EGU21-16209
https://doi.org/10.5194/egusphere-egu21-16209
EGU General Assembly 2021
© Author(s) 2022. This work is distributed under
the Creative Commons Attribution 4.0 License.

Numerical and laboratory studies of magnetic enhancements produced by solar wind interaction with Lunar crustal magnetic fields

Andrey Divin1, Ildar Shaikhislamov2, Marina Rumenskikh2, Ivan Zaitsev1, Vladimir Semenov1, Jan Deca3,4,5, and Daniil Korovinskiy6
Andrey Divin et al.
  • 1Saint Petersburg State University, Physics department, St. Petersburg, Russian Federation (andrey.div@gmail.com)
  • 2Laser Physics Department, Institute of Laser Physics, Novosibirsk, Russia
  • 3Laboratory for Atmospheric and Space Physics (LASP), University of Colorado Boulder, Boulder, Colorado 80303, USA
  • 4Institute for Modeling Plasma, Atmospheres and Cosmic Dust, NASA/SSERVI, California 94035, USA.
  • 5Laboratoire Atmosph`eres, Milieux, Observations Spatiales (LATMOS), Universite de Versailles a Saint Quentin, 78280 Guyancourt, France
  • 6IWF/ÖAW, Austrian Academy of Sciences, 8042 Graz, Austria

In this study, we use a combination of 3D Particle-in-Cell (PIC) simulations and a laboratory experiment to investigate the dynamics of solar wind - Moon interaction. It is known that the Moon has no global magnetic field, but there exist areas of intense remanent magnetization of the lunar crust which are strongly non-dipolar. Performed simulations indicate that the localized crustal fields are capable of scattering solar wind ions, efficiently heat electrons, and produce magnetic field perturbations in the upstream plasma. Numerical study of reflected ion flux compares well to the laboratory experiment performed at induction discharge theta-pinch "KI-1" facility (Novosibirsk). The plasma flow interacts with a magnetic field source (dipolar or quadrupolar), producing a minimagnetosphere with typical scales comparable to (or less than) a few ion inertial lengths. Our numerical and laboratory study concludes that the magnetic field should drop faster than r-3 with the distance in order to reproduce the spacecraft observations. In this case, gyroradii of the reflected ions are considerably larger than the scale of the minimagnetosphere density cavity. Reflected ions generate enhancements in the upstream magnetic field, supposedly seen as LEMEs (lunar external magnetic enhancements) in spacecraft data above the Moon crustal fields.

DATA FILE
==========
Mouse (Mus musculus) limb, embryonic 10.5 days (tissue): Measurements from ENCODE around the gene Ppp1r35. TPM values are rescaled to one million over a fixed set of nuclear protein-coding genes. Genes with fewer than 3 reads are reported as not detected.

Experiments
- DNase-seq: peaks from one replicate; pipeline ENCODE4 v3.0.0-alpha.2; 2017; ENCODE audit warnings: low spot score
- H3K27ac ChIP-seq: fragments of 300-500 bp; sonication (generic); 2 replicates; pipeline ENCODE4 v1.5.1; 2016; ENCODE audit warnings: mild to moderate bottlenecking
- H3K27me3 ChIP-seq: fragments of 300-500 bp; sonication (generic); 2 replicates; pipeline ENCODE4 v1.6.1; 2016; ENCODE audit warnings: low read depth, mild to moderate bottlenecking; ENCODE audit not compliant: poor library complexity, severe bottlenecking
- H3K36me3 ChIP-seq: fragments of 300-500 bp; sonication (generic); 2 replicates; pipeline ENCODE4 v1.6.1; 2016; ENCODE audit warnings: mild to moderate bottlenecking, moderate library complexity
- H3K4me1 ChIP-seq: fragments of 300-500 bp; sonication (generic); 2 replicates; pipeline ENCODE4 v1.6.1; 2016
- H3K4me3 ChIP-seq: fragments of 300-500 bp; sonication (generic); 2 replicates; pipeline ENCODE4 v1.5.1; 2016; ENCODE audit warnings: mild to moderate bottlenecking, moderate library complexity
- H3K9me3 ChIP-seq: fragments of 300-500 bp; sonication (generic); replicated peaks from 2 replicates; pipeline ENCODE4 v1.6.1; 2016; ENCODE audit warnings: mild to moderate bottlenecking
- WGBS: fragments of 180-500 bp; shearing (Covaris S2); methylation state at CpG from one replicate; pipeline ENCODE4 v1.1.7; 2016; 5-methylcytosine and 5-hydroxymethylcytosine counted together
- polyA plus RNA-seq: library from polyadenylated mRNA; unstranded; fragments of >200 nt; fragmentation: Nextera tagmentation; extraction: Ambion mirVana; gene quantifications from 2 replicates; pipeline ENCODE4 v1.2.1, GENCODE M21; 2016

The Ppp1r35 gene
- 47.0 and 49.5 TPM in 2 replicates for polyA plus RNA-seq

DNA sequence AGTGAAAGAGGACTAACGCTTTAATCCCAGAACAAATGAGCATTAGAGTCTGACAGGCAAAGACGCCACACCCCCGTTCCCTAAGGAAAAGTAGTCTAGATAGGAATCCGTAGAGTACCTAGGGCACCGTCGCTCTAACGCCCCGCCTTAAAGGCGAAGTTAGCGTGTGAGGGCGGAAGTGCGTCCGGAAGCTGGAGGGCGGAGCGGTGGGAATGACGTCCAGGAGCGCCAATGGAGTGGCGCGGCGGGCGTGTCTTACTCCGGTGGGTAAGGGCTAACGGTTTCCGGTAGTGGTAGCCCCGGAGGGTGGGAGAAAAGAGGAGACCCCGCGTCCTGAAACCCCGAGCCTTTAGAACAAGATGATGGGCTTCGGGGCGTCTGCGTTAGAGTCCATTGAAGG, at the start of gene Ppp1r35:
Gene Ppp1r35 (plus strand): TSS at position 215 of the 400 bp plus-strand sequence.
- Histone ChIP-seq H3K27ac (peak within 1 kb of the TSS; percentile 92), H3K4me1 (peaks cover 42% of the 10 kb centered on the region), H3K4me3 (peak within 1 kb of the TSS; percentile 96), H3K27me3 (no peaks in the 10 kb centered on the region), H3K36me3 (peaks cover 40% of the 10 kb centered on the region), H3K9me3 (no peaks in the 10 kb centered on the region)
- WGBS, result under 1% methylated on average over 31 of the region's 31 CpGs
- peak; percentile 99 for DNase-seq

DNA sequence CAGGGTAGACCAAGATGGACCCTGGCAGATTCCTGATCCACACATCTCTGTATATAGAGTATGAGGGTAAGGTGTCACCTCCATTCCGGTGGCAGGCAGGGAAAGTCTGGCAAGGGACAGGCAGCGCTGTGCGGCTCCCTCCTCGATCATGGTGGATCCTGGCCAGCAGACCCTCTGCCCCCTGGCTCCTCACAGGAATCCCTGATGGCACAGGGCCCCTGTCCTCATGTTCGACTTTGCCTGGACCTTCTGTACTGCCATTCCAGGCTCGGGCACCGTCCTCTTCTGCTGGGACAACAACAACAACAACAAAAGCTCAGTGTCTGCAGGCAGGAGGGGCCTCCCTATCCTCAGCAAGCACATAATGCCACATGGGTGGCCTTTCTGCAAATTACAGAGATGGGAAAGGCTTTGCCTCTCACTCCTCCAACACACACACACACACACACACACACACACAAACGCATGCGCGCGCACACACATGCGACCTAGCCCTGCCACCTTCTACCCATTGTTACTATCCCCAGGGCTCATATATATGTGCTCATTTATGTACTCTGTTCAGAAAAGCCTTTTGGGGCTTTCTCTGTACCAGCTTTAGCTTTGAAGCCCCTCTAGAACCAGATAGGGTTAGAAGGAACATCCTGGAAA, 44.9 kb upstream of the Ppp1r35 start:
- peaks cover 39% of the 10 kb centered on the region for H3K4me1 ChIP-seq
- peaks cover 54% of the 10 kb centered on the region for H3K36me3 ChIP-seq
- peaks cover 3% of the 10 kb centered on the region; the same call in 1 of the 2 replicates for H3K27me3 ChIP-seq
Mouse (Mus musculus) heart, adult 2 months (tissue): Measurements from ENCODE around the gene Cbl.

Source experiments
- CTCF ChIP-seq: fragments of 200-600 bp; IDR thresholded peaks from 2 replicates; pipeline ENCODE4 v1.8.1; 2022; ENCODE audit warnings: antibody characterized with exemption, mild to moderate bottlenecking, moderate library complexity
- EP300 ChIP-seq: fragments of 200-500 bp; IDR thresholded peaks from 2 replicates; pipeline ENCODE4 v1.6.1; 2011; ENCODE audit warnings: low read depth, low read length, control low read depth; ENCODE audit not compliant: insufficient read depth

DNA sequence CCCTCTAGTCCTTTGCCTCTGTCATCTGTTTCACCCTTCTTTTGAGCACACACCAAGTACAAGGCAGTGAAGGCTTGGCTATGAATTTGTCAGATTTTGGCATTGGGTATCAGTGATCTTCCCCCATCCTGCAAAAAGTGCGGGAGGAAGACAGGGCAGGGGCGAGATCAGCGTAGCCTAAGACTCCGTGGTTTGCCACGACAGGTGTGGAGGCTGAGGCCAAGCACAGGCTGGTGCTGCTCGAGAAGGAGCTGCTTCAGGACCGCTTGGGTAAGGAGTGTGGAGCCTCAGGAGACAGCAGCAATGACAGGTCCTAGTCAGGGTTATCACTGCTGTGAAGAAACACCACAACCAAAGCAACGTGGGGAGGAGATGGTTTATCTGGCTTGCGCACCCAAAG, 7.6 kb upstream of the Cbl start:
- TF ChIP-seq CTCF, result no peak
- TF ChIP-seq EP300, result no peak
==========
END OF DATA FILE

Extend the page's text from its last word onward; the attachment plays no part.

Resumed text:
How to cite: Divin, A., Shaikhislamov, I., Rumenskikh, M., Zaitsev, I., Semenov, V., Deca, J., and Korovinskiy, D.: Numerical and laboratory studies of magnetic enhancements produced by solar wind interaction with Lunar crustal magnetic fields, EGU General Assembly 2021, online, 19–30 Apr 2021, EGU21-16209, https://doi.org/10.5194/egusphere-egu21-16209, 2021.

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